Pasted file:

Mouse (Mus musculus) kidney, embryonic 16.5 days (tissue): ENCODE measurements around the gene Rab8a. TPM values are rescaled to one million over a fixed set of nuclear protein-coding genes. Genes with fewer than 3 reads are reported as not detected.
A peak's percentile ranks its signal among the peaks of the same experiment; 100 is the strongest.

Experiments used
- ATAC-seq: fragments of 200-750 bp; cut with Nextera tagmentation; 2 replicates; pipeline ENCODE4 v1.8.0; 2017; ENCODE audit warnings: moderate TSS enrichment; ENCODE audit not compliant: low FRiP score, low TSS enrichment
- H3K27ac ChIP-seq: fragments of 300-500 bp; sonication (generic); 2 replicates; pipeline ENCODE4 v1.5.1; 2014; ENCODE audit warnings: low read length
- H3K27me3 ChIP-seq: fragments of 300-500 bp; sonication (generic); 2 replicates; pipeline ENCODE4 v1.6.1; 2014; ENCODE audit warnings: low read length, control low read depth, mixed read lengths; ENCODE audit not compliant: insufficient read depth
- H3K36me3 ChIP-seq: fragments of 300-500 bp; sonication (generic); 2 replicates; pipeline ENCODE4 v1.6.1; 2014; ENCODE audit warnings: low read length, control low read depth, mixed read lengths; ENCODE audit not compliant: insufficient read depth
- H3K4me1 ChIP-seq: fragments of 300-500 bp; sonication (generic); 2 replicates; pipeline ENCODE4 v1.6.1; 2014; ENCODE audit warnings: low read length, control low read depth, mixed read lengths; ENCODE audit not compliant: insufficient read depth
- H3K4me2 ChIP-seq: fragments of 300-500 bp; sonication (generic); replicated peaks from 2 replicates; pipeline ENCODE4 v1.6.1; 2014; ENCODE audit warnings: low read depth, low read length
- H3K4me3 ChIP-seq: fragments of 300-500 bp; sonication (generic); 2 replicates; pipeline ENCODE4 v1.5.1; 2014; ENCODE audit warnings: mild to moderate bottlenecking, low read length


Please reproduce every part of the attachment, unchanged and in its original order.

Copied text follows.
Mouse (Mus musculus) kidney, embryonic 16.5 days (tissue): ENCODE measurements around the gene Rab8a. TPM values are rescaled to one million over a fixed set of nuclear protein-coding genes. Genes with fewer than 3 reads are reported as not detected.
A peak's percentile ranks its signal among the peaks of the same experiment; 100 is the strongest.

Experiments used
- ATAC-seq: fragments of 200-750 bp; cut with Nextera tagmentation; 2 replicates; pipeline ENCODE4 v1.8.0; 2017; ENCODE audit warnings: moderate TSS enrichment; ENCODE audit not compliant: low FRiP score, low TSS enrichment
- H3K27ac ChIP-seq: fragments of 300-500 bp; sonication (generic); 2 replicates; pipeline ENCODE4 v1.5.1; 2014; ENCODE audit warnings: low read length
- H3K27me3 ChIP-seq: fragments of 300-500 bp; sonication (generic); 2 replicates; pipeline ENCODE4 v1.6.1; 2014; ENCODE audit warnings: low read length, control low read depth, mixed read lengths; ENCODE audit not compliant: insufficient read depth
- H3K36me3 ChIP-seq: fragments of 300-500 bp; sonication (generic); 2 replicates; pipeline ENCODE4 v1.6.1; 2014; ENCODE audit warnings: low read length, control low read depth, mixed read lengths; ENCODE audit not compliant: insufficient read depth
- H3K4me1 ChIP-seq: fragments of 300-500 bp; sonication (generic); 2 replicates; pipeline ENCODE4 v1.6.1; 2014; ENCODE audit warnings: low read length, control low read depth, mixed read lengths; ENCODE audit not compliant: insufficient read depth
- H3K4me2 ChIP-seq: fragments of 300-500 bp; sonication (generic); replicated peaks from 2 replicates; pipeline ENCODE4 v1.6.1; 2014; ENCODE audit warnings: low read depth, low read length
- H3K4me3 ChIP-seq: fragments of 300-500 bp; sonication (generic); 2 replicates; pipeline ENCODE4 v1.5.1; 2014; ENCODE audit warnings: mild to moderate bottlenecking, low read length